Doug’s love for kids, dogs, and baseball was only equaled to his love for racing and the Indy 500. Doug was a flag waving member of the “Dogs of Mussman,” a group of friends who from 1968 to 1985 gathered outside the gates of the Indianapolis Motor Speedway on 30th Street. Their objective: to race into the infield, jockeying for the Holy Grail of parking spaces at the Indy 500—a spot against the fence in the third turn. His love for the track during the month of May was only equaled by his love for his brother Dick. Their bond was like no other. When you saw them together, you knew it was special. Every moment was filled with love and laughter. The Rice brothers were the true epitome of an Indy 500 fan.

After the death of Doug’s brother Dick in 2017, sports talk radio personality Jake Query wrote on May 24, 2018: “The story begins as so many have, of two brothers from Indianapolis’ west side whose bond formed closest, not through Little League or station wagon trips or carpooling to school, but with a pursuit. A pursuit to get into the Indy 500.

Doug Rice first watched his older brother leave for 16th and Georgetown in 1966. Five years the junior of his brother Dick, Doug made the voyage accompanied by his parents a year later. By 1974, the Rice brothers finally combined their experiences into a joint effort. Two brothers raised in the shadows of the world’s greatest race course, but on the day the world converged in their own backyard, the track was seemingly its own world away. The innovations of entry began.

This is the story of the Rice brothers because in its own way, their story is ours. Our story is theirs. It’s the magic that lures us through the winter months, longing for the day when we say yes, in fact, it is May.

They saved their money each year to buy a car to take them through the six lanes intersecting the North 40 parking area of the Indianapolis Motor Speedway, free of concern if the journey under the tunnel into the track would come at the price of an unblemished paint job or victimized mirror. A spot in the Turn 3 infield was the destination, and the Rice brothers had one motto: Infield or bust."


Doug is preceded in death by his father and mother, Dick and Dottie Rice; and his brother, Richard "Dick" Rice. Doug is survived by his sister-in-law, Vicki Leonard Rice; his Terre Haute and Indianapolis cousins; and many, many friends.

Per Doug’s request, there will be no funeral services, but we will be “Celebrating the Life of Doug Rice" on Sunday, Mother’s Day, May 8th 2022.

Doug’s life celebration starts at 11:30 am at the Brickyard Crossing next to the Indianapolis Motor Speedway, 4400 W. 16th  Indianapolis, IN 42222.

11:30 pm | Visitation

2:00 pm | Program commemorating the life of Doug Rice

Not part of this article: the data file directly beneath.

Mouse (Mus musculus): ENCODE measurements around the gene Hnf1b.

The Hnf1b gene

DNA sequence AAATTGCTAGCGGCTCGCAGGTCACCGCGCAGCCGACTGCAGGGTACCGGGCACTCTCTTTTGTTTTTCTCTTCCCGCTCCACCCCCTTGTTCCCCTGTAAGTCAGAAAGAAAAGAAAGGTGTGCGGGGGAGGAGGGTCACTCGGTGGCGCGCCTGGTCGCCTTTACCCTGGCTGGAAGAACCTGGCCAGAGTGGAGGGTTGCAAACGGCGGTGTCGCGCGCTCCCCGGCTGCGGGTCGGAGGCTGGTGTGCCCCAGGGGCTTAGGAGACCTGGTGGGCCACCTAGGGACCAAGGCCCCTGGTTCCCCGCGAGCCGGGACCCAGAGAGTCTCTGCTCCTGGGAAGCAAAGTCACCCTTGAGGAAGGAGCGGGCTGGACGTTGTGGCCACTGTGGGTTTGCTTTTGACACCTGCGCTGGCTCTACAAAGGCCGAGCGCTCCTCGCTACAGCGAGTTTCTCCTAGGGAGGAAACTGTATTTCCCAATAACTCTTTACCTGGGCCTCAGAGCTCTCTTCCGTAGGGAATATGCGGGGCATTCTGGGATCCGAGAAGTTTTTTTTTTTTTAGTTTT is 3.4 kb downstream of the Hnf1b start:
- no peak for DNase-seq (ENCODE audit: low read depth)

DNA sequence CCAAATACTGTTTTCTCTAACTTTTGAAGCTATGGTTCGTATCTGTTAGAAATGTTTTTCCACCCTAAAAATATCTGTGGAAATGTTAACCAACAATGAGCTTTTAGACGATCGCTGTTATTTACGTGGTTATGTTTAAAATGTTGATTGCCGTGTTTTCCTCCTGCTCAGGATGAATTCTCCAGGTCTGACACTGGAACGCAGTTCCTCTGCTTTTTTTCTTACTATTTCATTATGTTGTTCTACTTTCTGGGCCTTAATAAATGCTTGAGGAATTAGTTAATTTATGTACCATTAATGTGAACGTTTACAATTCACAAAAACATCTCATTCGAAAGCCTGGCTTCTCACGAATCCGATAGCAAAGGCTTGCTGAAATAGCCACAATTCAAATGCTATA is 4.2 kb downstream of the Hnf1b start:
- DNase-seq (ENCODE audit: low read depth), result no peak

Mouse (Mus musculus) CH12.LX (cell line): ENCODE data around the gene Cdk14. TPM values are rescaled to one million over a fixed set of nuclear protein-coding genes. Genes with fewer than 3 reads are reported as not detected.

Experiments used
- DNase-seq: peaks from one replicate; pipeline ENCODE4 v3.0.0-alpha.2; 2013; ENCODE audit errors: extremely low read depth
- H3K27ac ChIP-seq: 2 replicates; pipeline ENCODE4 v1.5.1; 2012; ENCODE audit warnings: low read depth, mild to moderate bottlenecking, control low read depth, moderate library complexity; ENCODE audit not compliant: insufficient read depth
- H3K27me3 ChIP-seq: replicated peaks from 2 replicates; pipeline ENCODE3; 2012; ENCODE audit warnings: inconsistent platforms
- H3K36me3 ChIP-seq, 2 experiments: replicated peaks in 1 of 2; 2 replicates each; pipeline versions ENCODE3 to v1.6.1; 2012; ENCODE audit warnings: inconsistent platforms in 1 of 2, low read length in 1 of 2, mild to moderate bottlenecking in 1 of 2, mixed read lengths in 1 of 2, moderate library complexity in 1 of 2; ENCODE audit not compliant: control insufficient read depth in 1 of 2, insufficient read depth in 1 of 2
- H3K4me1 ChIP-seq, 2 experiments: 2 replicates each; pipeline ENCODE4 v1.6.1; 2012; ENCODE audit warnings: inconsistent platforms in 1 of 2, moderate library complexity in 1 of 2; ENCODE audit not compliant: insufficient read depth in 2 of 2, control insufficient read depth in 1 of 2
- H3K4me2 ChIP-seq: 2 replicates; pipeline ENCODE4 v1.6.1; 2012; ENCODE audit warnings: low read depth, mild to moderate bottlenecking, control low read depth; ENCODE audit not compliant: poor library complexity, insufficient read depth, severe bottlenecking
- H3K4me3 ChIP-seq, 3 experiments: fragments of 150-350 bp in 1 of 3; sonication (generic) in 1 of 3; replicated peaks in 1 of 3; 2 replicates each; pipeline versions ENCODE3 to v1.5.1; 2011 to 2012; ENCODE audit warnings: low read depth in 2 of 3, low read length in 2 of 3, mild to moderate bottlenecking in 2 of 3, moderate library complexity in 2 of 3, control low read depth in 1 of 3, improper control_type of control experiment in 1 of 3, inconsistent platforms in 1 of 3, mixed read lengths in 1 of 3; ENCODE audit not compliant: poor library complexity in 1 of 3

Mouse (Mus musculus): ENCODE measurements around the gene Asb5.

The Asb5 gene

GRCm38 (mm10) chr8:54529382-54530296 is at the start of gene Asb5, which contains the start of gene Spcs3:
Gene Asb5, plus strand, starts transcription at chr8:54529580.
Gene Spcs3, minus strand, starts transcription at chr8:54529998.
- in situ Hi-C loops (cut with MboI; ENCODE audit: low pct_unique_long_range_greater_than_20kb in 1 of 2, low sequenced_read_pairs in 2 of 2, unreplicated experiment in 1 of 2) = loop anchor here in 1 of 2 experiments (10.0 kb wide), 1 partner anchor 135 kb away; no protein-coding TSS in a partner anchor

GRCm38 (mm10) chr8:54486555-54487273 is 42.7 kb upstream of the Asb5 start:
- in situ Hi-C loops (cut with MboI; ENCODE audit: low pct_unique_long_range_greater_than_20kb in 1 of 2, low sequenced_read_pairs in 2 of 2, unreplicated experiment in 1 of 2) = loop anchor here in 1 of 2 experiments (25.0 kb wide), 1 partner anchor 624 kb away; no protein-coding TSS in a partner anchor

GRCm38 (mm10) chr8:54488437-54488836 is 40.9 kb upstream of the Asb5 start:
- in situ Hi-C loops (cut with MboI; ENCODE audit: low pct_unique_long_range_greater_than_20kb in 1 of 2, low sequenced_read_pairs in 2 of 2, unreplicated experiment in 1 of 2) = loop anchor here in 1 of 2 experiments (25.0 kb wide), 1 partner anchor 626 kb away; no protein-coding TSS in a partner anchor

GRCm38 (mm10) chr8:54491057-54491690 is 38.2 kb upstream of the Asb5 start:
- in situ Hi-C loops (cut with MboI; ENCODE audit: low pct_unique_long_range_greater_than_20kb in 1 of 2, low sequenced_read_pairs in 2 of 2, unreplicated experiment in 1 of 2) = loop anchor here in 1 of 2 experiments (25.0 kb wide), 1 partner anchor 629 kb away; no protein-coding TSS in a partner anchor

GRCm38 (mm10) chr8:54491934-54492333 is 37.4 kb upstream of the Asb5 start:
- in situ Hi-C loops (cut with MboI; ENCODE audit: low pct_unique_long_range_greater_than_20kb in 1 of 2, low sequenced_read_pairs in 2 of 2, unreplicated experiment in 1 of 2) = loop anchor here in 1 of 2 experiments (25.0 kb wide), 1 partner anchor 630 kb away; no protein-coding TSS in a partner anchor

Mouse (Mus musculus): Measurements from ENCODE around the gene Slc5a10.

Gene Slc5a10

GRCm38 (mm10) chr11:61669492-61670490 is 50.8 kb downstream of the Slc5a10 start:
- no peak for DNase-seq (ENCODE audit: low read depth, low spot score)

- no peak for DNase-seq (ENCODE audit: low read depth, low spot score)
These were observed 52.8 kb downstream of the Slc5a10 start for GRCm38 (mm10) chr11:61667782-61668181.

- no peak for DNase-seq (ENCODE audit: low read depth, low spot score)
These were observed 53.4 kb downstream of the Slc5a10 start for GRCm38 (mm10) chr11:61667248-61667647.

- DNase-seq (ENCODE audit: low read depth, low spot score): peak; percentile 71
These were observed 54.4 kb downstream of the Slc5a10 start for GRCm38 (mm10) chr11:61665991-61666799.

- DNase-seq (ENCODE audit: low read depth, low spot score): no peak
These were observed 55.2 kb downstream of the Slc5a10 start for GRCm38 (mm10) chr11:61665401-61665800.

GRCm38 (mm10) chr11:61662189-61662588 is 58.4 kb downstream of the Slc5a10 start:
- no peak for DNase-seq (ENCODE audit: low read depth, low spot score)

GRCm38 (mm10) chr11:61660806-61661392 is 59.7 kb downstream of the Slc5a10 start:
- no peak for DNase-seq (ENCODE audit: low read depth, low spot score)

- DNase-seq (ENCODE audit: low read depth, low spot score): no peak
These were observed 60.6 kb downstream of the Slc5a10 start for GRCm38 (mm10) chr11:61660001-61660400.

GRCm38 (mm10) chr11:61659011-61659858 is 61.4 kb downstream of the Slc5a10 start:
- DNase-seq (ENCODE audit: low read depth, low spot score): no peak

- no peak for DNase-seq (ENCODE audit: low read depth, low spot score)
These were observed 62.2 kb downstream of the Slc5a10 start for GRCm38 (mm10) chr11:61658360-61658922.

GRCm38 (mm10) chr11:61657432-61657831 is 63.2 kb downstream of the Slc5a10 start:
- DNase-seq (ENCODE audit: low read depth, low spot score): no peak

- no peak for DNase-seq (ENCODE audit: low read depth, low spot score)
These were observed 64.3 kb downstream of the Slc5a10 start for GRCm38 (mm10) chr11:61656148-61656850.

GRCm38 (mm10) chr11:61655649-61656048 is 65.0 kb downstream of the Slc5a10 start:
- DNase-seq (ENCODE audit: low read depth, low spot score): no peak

3:30 pm | Brickyard celebration concludes at the Brickyard Crossing

Doug’s celebration will continue at Murphy’s Steakhouse aka Pat Flynn’s, 5198 Allisonville Road, Indpls. IN 46250.

4:30 - 8 pm | Gathering of friends and family with more Doug Stories and music

You can also contact Vicki Rice at vicki@artworksdesignstudio.com for more information or call 317-293-1132.

DOUG RICE walked a path of kindness his entire life. To honor Doug, please carry on his legacy by paying it forward with kindness and laughter to others.

“Doug was the kindest person I ever met. I don’t have the words to write anything right now, maybe later, but regardless of what I put together, it would never do justice to what his friendship meant to me.... So if you see me calling one less person an a**hole or a d**khead, know it’s because of his giant kind heart, not my tiny cold one..... The world just got a whole lot less kind..... Be Nice....” - Joe Steiner

“Sometimes it takes only one act of kindness and caring to change a person’s life.” - Jackie Chan, actor

“A smile starts on the lips, a grin spreads to the eyes, a chuckle comes from the belly; but a good laugh bursts forth from the soul, overflows, and bubbles all around.” - Carolyn Birmingham, author and teacher

“Everyone you meet is fighting a battle you know nothing about. Be kind. Always.” - Robin Williams

Memorial donations may be made by sending a check to the following organizations in memory of Douglas A. Rice.

Eagledale Little League:
Donations can be made through PayPal @EagledaleLL
or make checks payable to: Eagledale Little League, P.O. Box 53588 Indianapolis, IN 46253

Brownsburg Little League Baseball:
Make checks payable to: Brownsburg Little League Baseball, P.O. Box 203 Indianapolis, IN 46112


Sacred Sycamore Animal Rescue:
Donations can be made through website: www.SacredSycamoreAnimalRescue.org
or make checks payable to: Sacred Sycamore Animal Rescue, 6722 Zionsville Rd, Indianapolis, IN 46268

To order memorial trees or send flowers to the family in memory of Douglas A. Rice, please visit our flower store.